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If We Let Gays Marry, Should We Let Siblings Too?

If we should allow gay marriage because there’s a fundamental right to marry who you want,then why shouldn’t siblings be able to marry?

I’ve an interesting question that I’ve asked many friends, and none could come up with a solid answer.

But I just came across an interesting article by William Saletanin Slate Magazine that answers it sufficiently. It says that gay marriage is not about legislating moral behavior, but instead about protecting a class of people. If you accept that being gay is not what you do, but who you are, then sexual orientation is distinguished from sexual deviancy (incest, polygamy). Here’s what it says:

If DADT repealers are correct that sex is a matter of personal liberty and it doesn’t matter “who you love,” why shouldn’t that defense cover polyamory and sibling couples? Switzerland is proposing to drop its incest law on exactly this basis. In the United States, the lawyer for David Epstein, the Columbia professor recently charged with incest, asks why tolerance of “what goes on privately in bedrooms” shouldn’t extend to his client. “It’s OK for homosexuals to do whatever they want in their own home,” the lawyer notes. “How is this so different?” . . .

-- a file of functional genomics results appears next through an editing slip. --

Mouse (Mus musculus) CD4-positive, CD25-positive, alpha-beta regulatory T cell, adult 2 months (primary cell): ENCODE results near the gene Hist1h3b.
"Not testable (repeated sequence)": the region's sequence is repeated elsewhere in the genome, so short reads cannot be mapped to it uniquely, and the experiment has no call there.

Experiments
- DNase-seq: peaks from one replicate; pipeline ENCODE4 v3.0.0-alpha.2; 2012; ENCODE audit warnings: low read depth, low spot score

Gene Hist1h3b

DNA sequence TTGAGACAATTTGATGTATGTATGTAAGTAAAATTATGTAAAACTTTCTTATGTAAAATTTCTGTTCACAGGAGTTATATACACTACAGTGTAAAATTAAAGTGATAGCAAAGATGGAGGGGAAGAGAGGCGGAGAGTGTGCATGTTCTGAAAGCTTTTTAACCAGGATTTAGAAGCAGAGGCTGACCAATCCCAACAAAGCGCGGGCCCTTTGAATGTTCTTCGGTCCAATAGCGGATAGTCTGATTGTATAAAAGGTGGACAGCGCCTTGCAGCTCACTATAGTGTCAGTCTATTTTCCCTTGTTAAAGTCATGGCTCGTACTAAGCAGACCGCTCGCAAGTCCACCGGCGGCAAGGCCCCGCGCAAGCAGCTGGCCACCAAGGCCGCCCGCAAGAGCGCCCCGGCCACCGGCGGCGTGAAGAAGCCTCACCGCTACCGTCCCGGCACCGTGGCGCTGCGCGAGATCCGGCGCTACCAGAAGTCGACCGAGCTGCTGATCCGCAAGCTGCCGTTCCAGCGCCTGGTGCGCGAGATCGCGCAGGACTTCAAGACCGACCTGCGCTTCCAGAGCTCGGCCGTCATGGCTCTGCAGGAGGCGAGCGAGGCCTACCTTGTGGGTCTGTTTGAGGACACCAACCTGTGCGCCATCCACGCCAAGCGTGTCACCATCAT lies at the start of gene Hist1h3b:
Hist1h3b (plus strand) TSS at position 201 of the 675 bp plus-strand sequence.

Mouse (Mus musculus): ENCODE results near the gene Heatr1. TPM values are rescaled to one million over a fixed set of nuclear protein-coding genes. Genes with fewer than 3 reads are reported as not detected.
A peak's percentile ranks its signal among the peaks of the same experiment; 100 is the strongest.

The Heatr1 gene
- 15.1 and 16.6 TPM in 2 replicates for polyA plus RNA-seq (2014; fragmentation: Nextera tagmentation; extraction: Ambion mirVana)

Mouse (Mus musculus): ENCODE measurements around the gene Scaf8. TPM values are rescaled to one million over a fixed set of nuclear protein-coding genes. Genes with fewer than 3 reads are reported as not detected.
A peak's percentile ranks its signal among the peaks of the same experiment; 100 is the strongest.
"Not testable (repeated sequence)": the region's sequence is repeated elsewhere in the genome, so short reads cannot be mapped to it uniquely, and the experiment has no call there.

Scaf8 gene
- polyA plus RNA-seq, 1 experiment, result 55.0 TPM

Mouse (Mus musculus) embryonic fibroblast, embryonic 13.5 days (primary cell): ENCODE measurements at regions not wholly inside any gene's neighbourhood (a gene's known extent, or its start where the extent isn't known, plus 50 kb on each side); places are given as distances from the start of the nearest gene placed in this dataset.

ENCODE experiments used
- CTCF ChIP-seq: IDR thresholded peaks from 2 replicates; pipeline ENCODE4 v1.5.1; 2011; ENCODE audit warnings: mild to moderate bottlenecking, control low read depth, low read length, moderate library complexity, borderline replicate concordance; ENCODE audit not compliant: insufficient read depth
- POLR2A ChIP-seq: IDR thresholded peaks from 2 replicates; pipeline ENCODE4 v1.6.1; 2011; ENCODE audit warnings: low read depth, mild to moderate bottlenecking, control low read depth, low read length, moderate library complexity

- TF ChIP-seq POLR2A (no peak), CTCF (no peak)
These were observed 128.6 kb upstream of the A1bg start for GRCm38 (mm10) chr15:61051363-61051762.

If homosexuality is an orientation rather than a preference or choice—if it’s a matter of who you are, not who you love—then it’s detachable from other kinds of sexual deviance. In fact, it isn’t deviant. A gay person can be just as faithful and monogamous as a straight person. And military rules of sexual propriety can apply just the same.

[Cross-posted at the Gay Law Report by Gideon Alper, a Georgia asset protection and domestic partnership attorney.]

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Gideon Alper

Gideon Alper

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